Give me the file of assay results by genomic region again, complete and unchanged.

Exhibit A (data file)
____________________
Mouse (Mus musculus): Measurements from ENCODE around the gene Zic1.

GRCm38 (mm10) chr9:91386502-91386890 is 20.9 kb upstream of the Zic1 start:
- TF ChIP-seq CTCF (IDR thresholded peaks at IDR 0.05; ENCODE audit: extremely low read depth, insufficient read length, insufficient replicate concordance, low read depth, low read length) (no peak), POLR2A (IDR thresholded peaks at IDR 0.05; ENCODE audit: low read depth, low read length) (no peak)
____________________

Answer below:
Mouse (Mus musculus): Measurements from ENCODE around the gene Zic1.

GRCm38 (mm10) chr9:91386502-91386890 is 20.9 kb upstream of the Zic1 start:
- TF ChIP-seq CTCF (IDR thresholded peaks at IDR 0.05; ENCODE audit: extremely low read depth, insufficient read length, insufficient replicate concordance, low read depth, low read length) (no peak), POLR2A (IDR thresholded peaks at IDR 0.05; ENCODE audit: low read depth, low read length) (no peak)